OFFICIAL MEMBERS Alabama Department of Conservation Alaska Department of Fish and Game Arizona Game and Fish Department Arkansas Game and Fish Commission Atlantic States Marine Fisheries Commission Bureau of Land Management Colorado Division of Wildlife Connecticut Department of Environmental Protection Delaware Division of Fish and Wildlife Department of Marine Resources Florida Fish and Wildlife Conservation Commission Georgia Department of Natural Resources, Wildlife Resources Division Grand River Dam Authority Great Lakes Fishery Commission Hawaii Department of Land and Natural Resources Idaho Fish and Game Department Illinois Department of Natural Resources Indiana Department of Natural Resources, Division FWS Iowa Department of Natural Resources Kansas Department of Wildlife and Parks Kentucky Department of Fish and Wildlife Resources Louisiana Department of Wildlife and Fisheries Maine Department of Inland Fish and Wildlife Maryland Department of Natural Resources Fisheries Massachusetts Division of Marine Fisheries Michigan Department of Natural Resources Minnesota Department of Natural Resources Mississippi Department of Marine Resources Mississippi Department of Wildlife, Fish and Parks Missouri Department of Conservation Montana Department of Fish, Wildlife and Parks Nebraska Game and Parks Commission New Jersey Department of Environmental Protection New Mexico Game and Fish, Department of Fish Management North Carolina Wildlife Resources Commission Ohio Department of Natural Resources Oregon Department of Fish and Wildlife Pennsylvania Fish and Boat Commission Rhode Island Division of Fish and Wildlife South Dakota Game, Fish and Parks Tennessee Valley Authority Tennessee Wildlife Resource Agency Texas Parks and Wildlife Department U.S. Department of Agriculture, Forest Service U.S. Department of Agriculture, Animal and Plant Health Inspection Service U.S. Fish and Wildlife Service Utah Department of Natural Resources, Division of Wildlife Resources Vermont Department of Fish and Wildlife Virginia Department of Game and Inland Fish Washington Department of Fish and Wildlife West Virginia Department of Natural Resources Wisconsin Department of Natural Resources Wyoming Game and Fish Department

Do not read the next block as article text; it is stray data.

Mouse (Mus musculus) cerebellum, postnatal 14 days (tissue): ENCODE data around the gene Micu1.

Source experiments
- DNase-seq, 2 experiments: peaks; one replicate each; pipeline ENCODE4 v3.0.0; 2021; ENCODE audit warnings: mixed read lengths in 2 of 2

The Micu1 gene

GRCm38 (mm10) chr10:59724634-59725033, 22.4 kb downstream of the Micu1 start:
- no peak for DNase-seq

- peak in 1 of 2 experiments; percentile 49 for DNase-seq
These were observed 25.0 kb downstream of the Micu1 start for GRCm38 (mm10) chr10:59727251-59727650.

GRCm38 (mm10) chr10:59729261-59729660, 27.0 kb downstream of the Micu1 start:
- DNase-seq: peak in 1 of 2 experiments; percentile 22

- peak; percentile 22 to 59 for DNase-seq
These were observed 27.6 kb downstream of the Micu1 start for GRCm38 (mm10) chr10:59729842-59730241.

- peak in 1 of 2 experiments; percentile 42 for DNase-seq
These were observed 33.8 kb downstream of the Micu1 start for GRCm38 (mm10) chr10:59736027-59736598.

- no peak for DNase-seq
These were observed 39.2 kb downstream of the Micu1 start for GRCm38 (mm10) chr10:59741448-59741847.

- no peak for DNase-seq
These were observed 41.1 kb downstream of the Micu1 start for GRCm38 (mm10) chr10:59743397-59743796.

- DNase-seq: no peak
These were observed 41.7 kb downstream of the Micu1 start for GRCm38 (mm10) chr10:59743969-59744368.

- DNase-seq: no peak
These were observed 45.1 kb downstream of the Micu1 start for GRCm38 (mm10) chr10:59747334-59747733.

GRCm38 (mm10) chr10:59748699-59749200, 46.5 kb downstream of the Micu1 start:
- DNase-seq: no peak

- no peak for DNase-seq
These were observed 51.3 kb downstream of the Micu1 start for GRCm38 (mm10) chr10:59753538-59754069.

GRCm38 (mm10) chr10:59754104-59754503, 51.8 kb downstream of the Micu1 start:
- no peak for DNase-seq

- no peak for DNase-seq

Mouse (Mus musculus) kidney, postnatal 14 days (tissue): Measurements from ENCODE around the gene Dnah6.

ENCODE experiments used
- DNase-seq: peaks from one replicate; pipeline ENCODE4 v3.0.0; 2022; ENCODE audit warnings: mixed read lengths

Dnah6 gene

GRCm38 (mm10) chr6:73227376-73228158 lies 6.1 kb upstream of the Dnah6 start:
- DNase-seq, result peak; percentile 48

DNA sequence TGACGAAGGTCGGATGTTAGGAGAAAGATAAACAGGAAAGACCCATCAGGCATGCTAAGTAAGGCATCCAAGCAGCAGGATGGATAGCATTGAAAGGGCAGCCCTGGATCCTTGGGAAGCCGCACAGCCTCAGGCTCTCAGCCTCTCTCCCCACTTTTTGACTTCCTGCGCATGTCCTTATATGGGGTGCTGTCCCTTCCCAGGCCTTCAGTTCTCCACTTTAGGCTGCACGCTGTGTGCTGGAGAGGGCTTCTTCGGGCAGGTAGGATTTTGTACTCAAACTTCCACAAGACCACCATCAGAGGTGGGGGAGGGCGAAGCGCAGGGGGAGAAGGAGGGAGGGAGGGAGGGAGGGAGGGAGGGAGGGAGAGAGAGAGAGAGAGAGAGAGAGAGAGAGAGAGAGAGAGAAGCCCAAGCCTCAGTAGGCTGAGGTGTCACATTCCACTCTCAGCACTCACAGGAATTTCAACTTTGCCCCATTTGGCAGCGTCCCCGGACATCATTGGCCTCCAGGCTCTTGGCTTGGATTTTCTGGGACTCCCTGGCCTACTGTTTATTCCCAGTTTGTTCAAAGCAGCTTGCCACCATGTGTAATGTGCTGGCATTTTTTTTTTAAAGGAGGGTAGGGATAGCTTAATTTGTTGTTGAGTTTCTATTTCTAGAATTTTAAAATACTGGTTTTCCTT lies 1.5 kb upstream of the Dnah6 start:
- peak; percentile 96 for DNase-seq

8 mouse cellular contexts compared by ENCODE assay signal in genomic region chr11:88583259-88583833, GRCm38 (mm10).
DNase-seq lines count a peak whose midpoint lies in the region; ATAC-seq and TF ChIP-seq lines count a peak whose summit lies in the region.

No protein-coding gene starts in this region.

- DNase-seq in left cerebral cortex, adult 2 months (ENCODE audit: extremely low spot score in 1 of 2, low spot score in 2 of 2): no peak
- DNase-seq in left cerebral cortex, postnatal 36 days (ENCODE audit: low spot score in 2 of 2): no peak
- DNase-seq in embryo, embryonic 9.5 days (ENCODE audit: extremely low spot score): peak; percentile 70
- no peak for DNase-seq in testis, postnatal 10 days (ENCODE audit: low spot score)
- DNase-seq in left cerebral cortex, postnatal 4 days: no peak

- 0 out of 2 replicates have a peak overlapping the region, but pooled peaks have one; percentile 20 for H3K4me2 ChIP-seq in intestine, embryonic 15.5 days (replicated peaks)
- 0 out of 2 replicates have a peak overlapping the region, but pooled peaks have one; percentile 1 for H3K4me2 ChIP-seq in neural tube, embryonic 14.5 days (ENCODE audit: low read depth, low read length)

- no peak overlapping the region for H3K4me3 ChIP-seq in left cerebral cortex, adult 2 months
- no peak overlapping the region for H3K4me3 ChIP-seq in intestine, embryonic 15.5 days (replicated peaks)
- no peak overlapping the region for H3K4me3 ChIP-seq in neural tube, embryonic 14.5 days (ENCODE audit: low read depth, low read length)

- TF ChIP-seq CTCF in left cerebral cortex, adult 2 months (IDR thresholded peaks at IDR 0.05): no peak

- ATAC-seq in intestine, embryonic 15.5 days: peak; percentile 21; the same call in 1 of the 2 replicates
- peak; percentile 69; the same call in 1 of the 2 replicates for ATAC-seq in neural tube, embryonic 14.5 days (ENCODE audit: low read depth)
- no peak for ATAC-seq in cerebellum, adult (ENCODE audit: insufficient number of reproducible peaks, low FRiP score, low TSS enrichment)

SUSTAINING MEMBERS Abernathy Fish Technology Center Advanced Technical Aquatic Control LLC Advanced Telemetry Systems Inc. AIS Inc. Alaskan Observers Inc. Alpha Mach Inc. Amirix Systems, Inc (VEMCO) Arizona Cooperative Fish and Wildlife Research Unit Armstrong-KETA Inc